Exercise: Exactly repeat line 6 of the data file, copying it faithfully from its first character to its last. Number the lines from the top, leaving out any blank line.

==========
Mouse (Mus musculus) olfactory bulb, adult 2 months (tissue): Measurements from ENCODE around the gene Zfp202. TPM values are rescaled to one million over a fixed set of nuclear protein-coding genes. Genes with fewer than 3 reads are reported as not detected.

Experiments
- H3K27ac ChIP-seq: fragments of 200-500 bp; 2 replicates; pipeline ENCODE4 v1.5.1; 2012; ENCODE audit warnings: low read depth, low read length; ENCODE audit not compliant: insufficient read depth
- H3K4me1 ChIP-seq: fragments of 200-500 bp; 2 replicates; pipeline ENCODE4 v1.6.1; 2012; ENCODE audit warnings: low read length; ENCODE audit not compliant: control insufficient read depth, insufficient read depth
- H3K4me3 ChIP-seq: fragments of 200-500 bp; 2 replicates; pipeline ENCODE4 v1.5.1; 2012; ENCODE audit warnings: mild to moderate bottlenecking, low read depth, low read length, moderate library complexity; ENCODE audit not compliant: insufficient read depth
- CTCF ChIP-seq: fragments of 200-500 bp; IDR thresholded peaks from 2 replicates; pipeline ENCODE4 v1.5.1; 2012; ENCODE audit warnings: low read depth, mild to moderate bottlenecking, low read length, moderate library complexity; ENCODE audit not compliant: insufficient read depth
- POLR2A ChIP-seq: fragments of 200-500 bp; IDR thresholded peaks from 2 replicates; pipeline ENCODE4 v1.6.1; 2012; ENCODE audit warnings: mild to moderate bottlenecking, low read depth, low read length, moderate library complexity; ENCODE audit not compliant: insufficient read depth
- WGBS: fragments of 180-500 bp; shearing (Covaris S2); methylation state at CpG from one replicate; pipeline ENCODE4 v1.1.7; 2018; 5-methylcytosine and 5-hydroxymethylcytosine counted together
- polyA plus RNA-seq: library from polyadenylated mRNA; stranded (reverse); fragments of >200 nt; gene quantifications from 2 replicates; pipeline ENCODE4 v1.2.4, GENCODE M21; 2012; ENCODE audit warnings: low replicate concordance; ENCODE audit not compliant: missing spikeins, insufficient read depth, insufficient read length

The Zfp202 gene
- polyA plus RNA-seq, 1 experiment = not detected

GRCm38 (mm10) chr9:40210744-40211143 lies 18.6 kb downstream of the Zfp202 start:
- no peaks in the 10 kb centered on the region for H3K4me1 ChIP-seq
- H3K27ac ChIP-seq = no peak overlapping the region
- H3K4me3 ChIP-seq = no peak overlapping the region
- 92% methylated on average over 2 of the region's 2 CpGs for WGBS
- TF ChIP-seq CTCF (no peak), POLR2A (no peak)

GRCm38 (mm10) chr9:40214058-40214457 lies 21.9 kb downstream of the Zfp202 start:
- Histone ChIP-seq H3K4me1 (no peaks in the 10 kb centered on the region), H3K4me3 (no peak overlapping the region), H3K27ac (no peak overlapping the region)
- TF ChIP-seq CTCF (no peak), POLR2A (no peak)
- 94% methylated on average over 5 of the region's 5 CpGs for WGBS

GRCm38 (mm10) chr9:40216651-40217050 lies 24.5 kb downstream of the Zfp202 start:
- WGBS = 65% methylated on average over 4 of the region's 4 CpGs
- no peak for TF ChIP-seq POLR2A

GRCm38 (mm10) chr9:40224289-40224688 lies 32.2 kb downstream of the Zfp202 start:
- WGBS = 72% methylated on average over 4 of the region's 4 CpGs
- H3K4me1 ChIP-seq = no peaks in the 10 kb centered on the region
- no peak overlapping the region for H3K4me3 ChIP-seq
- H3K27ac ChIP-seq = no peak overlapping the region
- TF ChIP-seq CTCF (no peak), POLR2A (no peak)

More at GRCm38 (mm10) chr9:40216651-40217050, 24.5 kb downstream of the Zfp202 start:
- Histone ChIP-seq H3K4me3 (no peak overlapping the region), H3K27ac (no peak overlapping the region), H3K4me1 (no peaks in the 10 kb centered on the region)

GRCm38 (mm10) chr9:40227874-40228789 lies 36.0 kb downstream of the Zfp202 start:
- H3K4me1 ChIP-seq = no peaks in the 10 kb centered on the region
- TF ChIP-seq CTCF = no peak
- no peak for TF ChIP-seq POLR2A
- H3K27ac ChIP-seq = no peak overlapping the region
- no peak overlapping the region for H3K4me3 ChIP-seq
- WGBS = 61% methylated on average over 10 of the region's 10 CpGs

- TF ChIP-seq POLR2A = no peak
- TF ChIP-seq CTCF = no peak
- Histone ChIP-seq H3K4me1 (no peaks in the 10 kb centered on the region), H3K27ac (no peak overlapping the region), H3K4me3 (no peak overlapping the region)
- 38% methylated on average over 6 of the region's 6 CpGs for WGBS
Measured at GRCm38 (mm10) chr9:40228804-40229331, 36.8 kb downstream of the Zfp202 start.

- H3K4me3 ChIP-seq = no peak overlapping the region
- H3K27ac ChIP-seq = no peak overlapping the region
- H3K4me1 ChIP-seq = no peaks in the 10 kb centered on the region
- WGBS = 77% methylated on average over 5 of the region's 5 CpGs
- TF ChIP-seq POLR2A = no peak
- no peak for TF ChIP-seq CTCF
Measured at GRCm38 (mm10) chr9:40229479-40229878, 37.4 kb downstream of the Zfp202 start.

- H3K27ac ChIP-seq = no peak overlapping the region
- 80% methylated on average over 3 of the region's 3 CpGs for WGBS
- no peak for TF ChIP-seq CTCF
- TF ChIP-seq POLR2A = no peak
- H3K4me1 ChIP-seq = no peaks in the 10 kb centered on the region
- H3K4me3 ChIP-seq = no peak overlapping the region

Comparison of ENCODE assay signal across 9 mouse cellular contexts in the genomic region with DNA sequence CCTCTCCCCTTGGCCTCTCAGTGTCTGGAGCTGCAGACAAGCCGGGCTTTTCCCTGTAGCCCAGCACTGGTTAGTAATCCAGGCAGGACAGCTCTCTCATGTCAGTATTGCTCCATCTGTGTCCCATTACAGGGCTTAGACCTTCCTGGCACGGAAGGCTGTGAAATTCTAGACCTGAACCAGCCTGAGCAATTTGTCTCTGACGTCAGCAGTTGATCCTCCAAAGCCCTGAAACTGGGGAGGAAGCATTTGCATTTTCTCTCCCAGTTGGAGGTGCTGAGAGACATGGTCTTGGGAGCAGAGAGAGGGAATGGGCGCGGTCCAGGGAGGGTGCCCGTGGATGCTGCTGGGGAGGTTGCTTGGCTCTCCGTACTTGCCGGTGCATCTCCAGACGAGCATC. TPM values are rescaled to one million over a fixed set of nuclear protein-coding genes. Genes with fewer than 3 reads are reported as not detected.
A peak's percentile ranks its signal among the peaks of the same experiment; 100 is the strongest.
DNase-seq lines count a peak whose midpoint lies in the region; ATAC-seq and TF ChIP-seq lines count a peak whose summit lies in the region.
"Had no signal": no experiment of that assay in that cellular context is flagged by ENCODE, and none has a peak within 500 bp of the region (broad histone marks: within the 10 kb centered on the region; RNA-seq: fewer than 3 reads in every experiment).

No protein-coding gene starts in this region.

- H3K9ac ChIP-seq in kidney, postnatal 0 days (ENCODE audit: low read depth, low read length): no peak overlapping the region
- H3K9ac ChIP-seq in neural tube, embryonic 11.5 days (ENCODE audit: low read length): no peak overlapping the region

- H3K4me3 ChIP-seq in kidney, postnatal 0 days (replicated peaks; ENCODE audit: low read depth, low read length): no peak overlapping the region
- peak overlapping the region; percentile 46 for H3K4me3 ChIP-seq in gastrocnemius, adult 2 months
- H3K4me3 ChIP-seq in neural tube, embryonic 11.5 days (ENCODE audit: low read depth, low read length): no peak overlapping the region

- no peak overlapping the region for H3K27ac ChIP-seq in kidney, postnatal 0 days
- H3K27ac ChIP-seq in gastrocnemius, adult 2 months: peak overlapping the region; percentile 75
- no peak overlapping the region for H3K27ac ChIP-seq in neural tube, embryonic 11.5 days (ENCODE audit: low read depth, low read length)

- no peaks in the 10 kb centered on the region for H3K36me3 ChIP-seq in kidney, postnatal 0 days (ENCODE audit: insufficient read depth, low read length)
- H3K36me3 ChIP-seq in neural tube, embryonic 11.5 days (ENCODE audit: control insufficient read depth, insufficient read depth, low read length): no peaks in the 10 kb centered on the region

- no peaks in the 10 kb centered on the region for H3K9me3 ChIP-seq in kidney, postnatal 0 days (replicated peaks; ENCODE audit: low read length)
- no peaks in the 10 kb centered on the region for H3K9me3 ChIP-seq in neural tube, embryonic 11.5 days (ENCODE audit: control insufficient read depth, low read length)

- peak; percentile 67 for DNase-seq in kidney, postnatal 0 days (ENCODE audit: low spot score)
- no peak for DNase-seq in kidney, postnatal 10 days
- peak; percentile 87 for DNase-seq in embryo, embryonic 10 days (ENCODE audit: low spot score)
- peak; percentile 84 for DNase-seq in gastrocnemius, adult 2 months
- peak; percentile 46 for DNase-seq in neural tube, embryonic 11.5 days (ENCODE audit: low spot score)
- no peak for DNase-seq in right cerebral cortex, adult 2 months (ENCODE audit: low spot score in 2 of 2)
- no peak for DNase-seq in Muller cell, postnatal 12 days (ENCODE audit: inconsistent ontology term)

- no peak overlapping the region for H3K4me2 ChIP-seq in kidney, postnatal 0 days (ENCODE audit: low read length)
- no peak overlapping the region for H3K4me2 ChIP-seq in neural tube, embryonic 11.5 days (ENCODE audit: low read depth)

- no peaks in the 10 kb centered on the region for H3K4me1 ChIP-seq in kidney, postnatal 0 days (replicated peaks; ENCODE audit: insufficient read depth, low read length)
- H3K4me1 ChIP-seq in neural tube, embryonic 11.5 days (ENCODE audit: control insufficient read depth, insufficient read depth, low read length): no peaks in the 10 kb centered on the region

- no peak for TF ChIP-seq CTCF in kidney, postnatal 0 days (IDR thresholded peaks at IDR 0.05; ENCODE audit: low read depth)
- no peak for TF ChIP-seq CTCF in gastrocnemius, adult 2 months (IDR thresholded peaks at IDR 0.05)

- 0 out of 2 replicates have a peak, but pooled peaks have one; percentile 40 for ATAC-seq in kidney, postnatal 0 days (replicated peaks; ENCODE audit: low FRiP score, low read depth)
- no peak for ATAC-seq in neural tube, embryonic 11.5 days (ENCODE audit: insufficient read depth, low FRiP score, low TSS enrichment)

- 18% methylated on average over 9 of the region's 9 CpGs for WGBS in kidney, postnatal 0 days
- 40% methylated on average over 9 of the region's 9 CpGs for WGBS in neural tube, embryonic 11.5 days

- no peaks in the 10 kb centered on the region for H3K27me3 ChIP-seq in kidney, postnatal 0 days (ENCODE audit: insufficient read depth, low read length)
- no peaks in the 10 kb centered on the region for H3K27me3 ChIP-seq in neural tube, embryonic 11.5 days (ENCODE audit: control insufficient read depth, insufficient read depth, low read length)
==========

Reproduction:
- CTCF ChIP-seq: fragments of 200-500 bp; IDR thresholded peaks from 2 replicates; pipeline ENCODE4 v1.5.1; 2012; ENCODE audit warnings: low read depth, mild to moderate bottlenecking, low read length, moderate library complexity; ENCODE audit not compliant: insufficient read depth